ST. GEORGE — The annual “Prayer Over the City” New Year’s Day event returned to the St. George Tabernacle as members of various faith groups came together to offer prayers on the behalf of the community for the coming year.
“This is a unique and extraordinary event we shouldn’t lose sight of,” said Rev. Jimi Kestin of Solomon’s Porch Foursquare Fellowship. Kestin was one of the original faith leaders who helped create Prayer Over the City 14 years ago.
“Prayer Over the City is special,” Kestin said, because it’s an event that brings together differing faith traditions that do not agree on points of doctrine, yet are transcending those difference through their love for the community.
“It’s unity that doesn’t require conformity.” he said.
Faith leaders from the area’s various Christian and nondenominational groups as well as members of the Jewish and Baha’i faith communities each prayed for community unity while also carrying an individual theme to each prayer.
Sixteen faith groups were represented.
The Rev. Ralph Clingan, of the Good Shepherd Presbyterian Church, prayed on behalf of the local, state and national government officials, a theme that was shared in part by Lt. Colonel David Jones, a chaplain with the U.S. Army Reserve.
Jones asked God to give the nation’s leaders wisdom in regard to the use of the military, which was the focus of his prayer.
Prayers were also offered for the community’s first responders, volunteers and teachers.
“We know teachers have a special place in our children’s lives,” Uriah Hernalsteen, of Solomon’s Porch, prayed. “Please bless the teachers to make the best decisions in the classroom.”
The Rev. Laura Hallett, of the Center for Spiritual Living, offered a prayer for “the isolated” – those in the community who feel alone, marginalized and disenfranchised.
That includes members of the LGBTQ community, the elderly and those who are disabled in some fashion, she said.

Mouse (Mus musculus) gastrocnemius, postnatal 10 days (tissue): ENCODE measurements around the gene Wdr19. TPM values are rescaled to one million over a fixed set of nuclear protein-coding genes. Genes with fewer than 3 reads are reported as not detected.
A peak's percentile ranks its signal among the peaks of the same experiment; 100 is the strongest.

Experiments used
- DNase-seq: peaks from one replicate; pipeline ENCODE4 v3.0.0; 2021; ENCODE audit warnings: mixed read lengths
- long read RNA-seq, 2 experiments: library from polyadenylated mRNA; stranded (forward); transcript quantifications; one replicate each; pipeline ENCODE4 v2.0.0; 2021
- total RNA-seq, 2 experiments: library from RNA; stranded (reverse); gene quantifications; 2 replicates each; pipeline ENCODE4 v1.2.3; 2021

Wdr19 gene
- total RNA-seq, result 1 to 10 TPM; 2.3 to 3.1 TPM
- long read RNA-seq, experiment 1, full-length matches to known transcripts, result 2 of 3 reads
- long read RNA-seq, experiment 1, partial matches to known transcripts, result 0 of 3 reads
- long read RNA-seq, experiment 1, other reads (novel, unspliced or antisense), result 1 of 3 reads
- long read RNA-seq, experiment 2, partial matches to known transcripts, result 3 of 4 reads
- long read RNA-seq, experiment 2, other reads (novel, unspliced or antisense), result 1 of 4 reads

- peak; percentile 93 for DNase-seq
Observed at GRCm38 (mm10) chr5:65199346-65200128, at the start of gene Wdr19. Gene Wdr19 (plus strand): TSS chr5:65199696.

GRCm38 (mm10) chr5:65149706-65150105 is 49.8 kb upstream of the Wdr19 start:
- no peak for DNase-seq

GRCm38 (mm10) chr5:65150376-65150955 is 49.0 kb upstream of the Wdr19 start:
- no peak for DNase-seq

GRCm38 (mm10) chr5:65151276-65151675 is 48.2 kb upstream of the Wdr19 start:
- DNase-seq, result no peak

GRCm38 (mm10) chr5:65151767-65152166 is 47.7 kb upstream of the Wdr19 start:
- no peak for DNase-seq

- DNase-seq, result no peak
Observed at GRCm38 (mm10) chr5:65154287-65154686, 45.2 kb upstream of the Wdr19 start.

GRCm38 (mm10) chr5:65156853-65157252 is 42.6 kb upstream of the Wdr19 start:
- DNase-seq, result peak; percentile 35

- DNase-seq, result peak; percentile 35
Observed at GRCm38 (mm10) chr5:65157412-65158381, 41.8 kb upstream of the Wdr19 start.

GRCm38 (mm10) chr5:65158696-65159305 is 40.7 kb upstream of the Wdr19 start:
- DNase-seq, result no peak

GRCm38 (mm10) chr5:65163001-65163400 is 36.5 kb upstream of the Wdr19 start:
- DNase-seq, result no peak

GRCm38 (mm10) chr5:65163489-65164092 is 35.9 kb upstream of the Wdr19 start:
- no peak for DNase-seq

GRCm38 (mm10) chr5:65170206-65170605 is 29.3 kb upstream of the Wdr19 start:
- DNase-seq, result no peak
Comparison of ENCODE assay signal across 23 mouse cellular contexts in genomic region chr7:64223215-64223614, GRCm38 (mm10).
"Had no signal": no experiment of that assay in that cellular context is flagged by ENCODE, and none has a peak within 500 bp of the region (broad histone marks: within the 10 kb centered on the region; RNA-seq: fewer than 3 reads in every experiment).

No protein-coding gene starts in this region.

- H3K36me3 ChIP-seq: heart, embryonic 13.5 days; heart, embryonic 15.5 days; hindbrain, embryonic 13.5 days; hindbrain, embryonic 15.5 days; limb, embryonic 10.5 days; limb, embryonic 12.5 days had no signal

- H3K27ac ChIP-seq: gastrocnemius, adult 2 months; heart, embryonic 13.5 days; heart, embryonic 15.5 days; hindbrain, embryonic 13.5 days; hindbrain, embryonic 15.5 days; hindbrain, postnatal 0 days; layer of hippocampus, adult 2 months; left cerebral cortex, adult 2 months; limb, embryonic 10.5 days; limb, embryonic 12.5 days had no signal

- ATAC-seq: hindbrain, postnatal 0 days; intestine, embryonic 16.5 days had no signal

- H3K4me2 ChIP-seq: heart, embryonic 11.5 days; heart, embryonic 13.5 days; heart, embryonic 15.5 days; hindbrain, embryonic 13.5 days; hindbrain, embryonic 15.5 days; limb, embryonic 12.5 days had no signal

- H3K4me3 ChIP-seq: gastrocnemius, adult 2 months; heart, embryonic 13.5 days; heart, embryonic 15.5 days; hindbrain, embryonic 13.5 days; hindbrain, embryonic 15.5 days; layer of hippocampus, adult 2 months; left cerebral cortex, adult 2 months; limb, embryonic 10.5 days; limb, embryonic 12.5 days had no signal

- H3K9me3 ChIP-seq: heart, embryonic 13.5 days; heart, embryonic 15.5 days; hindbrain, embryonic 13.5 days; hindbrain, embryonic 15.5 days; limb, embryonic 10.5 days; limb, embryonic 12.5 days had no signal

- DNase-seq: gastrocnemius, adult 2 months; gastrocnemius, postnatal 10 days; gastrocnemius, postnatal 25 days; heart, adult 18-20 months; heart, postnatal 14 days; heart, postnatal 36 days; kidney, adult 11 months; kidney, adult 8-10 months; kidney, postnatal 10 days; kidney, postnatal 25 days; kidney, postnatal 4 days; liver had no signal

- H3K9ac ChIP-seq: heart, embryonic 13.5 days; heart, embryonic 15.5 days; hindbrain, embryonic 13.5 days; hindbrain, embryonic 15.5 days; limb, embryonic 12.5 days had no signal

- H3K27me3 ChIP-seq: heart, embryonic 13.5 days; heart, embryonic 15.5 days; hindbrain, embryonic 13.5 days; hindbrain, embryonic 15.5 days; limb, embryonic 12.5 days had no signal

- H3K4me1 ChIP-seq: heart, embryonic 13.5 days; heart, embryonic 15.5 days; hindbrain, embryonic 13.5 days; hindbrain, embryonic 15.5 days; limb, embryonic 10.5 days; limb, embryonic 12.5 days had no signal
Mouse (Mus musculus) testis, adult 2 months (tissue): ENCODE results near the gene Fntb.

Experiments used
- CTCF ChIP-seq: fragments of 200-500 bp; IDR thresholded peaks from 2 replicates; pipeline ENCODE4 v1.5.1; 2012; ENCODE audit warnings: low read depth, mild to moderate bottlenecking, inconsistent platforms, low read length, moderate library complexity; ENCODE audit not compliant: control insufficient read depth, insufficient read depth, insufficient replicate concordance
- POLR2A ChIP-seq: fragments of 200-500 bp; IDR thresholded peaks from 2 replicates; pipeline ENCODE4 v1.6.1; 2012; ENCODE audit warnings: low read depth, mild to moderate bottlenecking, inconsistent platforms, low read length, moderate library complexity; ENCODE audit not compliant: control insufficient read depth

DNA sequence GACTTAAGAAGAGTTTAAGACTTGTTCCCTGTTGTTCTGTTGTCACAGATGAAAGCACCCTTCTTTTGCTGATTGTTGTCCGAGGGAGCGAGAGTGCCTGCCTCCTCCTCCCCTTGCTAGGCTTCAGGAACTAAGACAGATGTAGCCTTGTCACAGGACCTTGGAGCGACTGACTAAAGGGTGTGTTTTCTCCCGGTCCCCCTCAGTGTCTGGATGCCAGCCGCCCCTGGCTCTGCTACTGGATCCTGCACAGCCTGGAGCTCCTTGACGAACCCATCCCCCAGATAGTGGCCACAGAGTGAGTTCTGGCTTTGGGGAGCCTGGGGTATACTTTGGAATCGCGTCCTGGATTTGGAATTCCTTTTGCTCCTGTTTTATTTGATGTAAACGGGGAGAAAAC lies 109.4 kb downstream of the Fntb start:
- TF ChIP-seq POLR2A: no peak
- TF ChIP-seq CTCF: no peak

Representing The Church of Jesus Christ of Latter-day Saints was Jody Cox, president of the Washington Fields Stake. He prayed for families.
“We pray that family will be will be touched by thee,” Cox prayed, in addition to blessings of love, forgiveness, patience and other virtues to be present in homes across the city.
Over 100 people attended the event, including political figures like state Rep. Walt Brooks, R-St. George. It was the first time he attended Prayer Over the City.
“It was really nice to see all the differing faiths come together and be able to worship together for the benefit of the everybody in St. George and the Southern Utah,” he said.
Brooks also said he considered Prayer Over the City to be the epitome of religious freedoms protected under the Constitution because those present were able worship freely.
Tuesday’s event also marks the return of Prayer Over the City to the St. George Tabernacle. For the last two years the event was held at Dixie State University while the LDS church had the building renovated.
“This place is special to all of us who hold Dixie special,” Kestin said, noting that the tabernacle was one of the original buildings built after LDS settlers came to the area. The tabernacle, while used for church meetings, has also been used as a community center at times.
Kestin said he was grateful to Dixie State for allowing the St. George Interfaith Council to use its facilities for the event while the tabernacle was being renovated, but was also thankful to be back in the building.
Prayer Over the City organizers were permitted to use the tabernacle after the event had been held outdoors for a number of years. The first meeting was held 14 years ago at Pioneer Park on the Red Hill and had a handful of attendees.
Clingan, a part of the event since the beginning, joked that he recalled it being called “Prayer Over the Frozen” due to the outdoor winter chill.
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